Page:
NYX: No Way Home #1
By Zak Edwards
August 7, 2008 - 20:08
Publisher(s): Marvel Comics
Writer(s): Marjorie Liu
Penciller(s): Kalman Andrasofsky
Colourist(s): John Rauch
Letterer(s): Joe Carmagna
Cover Artist(s): Alina Urusov, Variant by Jo Chen
$2.99 US, $3.05 Canada
Every once in a while, I’ve discovered, Marvel Comics likes to show it still has a pair. The company gets out of its own way and tells a good story dealing with much more than simply heroes punching their way through problems. It’s refreshing when they do this, I guess Criminal would be the latest incarnation of this display of guts, and Alias by Brian Michael Bendis was another. That was what attracted me to the original run of NYX. It had balls, a story about teenage mutants who weren’t heroes or even struggling for the greater good. The story was filled with drugs, violence, prostitution, and enough &%$# to make any censor sit up and notice. Of course, the &%$# replaced the actual words in an ironic way, but the series did have guts to tell a story of those falling through the cracks. Where Runaways was about this in a way as well, NYX took a different tone, oh, and the art was simply gorgeous.
So, after three years, Marvel has decided to make a sequel to that series in the form of NYX: No Way Home. The title reflecting a major theme of the last series, but this feels different. Maybe its because the kids cleaned up last series, but the new NYX feels a little castrated, a little stereotypical. The issue is an introduction into where Kidon Nixon, the protagonist, and her posse are following the conclusion of the last series. Basically, she is living with her friend/mutant shapeshifter Tatiana, former mob man Bobby, and his little brother who is only referred to as “Lil’ Bro,” whose mental disability seems to be evolving into a mutant ability. It will be interesting to see how write Marjorie Liu develops this character. Liu is doing something wonderful, something series seem to do too little of sometimes, actually carrying on the story. There is no jarring change in the storyline or drastic incident to help take the story where the author wants it to be. This issue could very well simply be called NYX #8. It’s a new story but the old one is recognized in its completeness. The story also still maintains many elements of the first. There’s dumpster diving and depictions of people down on their luck. A man is passed out drunk in their apartment building while another begs for change outside. The underbelly of society is still there, but instead of being a part from it all, these things happen around the characters, separate from their lives. Perhaps this will shift and the first panel depicts these characters getting into some serious trouble. But right now they are doing too well, it seems, and Kidon is simply too pleasant. I remember her being less than a wonderful person, not a hero or even really a positive thinker. She’ happy and that’s strange. Also, the problems they face are so trivial compared to last time; maintaining a job, the threat of being sent back to school, rent money. But overall, the first issue renews my interest in these characters and made me reread the original NYX and remember Marvel does have stones.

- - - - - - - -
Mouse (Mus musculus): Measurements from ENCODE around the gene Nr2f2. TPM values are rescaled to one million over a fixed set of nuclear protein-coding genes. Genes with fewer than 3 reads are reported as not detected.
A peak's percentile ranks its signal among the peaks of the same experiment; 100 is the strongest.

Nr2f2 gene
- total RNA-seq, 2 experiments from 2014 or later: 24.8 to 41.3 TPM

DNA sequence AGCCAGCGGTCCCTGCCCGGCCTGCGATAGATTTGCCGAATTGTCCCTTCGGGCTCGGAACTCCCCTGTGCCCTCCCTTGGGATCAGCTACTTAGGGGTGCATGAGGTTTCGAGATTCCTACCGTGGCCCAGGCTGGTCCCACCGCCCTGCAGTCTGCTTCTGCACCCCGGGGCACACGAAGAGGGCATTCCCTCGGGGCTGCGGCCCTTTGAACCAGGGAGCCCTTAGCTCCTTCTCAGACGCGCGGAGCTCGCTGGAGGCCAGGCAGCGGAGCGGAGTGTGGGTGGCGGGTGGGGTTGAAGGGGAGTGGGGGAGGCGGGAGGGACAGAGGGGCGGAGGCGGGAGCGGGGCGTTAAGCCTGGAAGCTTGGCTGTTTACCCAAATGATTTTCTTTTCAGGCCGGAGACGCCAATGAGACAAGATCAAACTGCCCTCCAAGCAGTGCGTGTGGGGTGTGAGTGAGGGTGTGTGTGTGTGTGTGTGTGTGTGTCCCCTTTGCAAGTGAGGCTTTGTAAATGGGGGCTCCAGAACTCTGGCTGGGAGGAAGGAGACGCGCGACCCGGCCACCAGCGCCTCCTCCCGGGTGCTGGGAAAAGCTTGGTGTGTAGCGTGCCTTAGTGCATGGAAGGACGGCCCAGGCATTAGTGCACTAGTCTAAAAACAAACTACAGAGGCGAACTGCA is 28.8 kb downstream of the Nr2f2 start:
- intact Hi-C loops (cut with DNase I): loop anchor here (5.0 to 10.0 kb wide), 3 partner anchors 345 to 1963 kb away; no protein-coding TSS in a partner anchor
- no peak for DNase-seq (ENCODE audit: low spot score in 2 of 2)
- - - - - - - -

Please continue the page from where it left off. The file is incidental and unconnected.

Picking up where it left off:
Artist Kalman Andrasofsky reminds me at times very deliberately of NYX’s Robert Teranshi but also brings an original take as well. The panels bounce between the two different styles more than I would like. Sometimes the characters, Kidon in particular, jump between a throwback to the original artwork to a new art style. I like both, but not together. Hopefully Andrsofsky will bring more of personal style next time to create a more unique experience which will be his own work rather than an emulation of a prior work. But his work is very good, the characters are very expressive while attention to background details never become ignored. In a series where the city was a very important character, it is nice to see it is not being overlooked.
7/10 I have a feeling this series will take off, but perhaps next issue.
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